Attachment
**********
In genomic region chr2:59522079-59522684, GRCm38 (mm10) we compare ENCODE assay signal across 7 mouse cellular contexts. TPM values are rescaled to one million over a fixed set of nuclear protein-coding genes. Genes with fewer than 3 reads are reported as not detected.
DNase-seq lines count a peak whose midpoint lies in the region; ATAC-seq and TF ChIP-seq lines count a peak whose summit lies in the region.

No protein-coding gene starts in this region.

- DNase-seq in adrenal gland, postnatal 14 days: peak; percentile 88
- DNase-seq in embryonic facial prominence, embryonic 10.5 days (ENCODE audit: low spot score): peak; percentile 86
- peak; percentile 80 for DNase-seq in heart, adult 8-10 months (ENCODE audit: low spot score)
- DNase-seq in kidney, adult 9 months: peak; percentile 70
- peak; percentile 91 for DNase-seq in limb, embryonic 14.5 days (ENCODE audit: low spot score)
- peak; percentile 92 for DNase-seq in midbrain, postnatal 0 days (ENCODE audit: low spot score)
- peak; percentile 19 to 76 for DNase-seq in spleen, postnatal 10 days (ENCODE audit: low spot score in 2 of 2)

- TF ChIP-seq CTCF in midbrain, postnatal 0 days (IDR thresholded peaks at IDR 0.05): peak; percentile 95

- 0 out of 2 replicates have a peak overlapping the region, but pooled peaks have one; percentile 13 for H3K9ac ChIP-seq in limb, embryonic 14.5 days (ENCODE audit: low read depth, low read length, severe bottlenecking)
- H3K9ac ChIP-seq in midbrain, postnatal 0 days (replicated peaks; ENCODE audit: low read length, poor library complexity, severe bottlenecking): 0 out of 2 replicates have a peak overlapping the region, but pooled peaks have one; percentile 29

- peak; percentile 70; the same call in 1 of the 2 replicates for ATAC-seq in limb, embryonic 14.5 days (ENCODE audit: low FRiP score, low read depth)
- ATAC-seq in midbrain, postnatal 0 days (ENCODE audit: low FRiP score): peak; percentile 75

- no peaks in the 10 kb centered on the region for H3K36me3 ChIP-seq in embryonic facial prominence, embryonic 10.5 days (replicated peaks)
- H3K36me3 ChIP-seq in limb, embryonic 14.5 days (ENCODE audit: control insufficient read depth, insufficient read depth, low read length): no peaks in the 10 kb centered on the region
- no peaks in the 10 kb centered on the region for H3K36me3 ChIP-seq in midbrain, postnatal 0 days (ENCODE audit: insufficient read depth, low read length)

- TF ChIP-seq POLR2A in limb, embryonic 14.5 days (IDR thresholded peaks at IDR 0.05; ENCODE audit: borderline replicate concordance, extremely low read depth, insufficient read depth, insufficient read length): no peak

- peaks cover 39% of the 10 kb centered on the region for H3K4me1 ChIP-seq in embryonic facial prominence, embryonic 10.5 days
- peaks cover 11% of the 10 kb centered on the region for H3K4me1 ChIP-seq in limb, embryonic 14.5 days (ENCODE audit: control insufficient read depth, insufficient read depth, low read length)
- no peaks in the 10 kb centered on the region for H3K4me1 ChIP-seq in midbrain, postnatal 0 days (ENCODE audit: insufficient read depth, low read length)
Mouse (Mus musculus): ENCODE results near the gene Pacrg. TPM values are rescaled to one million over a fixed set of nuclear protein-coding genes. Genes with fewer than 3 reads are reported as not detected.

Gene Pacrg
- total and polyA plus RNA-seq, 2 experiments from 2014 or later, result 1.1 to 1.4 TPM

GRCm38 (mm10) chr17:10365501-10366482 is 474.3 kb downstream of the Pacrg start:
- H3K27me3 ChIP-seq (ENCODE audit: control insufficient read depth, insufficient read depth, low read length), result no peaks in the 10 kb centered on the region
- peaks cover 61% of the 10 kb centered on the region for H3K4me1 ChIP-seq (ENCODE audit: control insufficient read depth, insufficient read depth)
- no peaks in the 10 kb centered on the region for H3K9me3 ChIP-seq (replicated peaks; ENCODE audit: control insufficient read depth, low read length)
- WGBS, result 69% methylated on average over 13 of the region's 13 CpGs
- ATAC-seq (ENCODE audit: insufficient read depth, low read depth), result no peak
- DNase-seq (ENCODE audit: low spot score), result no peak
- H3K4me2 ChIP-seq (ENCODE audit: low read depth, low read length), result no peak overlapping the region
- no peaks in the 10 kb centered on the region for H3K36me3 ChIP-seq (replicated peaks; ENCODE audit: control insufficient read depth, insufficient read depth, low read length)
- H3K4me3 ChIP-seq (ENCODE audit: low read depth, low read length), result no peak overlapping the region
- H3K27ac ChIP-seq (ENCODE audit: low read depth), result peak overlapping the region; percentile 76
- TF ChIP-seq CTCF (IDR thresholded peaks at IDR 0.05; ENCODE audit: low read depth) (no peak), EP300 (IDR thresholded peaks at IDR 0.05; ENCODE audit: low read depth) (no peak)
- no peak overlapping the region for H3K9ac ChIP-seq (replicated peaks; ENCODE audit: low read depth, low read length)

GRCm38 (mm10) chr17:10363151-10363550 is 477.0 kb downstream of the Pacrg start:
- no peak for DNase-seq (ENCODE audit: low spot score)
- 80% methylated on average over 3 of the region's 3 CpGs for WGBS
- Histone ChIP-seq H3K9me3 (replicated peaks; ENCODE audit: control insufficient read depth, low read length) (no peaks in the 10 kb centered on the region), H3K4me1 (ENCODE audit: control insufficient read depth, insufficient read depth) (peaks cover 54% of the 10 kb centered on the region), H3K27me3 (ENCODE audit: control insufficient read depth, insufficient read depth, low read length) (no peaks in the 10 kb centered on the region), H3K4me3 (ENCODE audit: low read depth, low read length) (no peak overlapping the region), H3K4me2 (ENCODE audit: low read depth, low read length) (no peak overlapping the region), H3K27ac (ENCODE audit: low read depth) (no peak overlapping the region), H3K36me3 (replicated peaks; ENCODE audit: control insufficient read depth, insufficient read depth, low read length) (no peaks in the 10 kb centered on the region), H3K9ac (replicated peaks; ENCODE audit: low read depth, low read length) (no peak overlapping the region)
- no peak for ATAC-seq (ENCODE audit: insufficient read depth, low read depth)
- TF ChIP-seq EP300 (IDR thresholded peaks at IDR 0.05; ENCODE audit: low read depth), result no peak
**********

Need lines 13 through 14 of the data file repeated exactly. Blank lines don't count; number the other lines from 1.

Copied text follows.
- H3K9ac ChIP-seq in midbrain, postnatal 0 days (replicated peaks; ENCODE audit: low read length, poor library complexity, severe bottlenecking): 0 out of 2 replicates have a peak overlapping the region, but pooled peaks have one; percentile 29

- peak; percentile 70; the same call in 1 of the 2 replicates for ATAC-seq in limb, embryonic 14.5 days (ENCODE audit: low FRiP score, low read depth)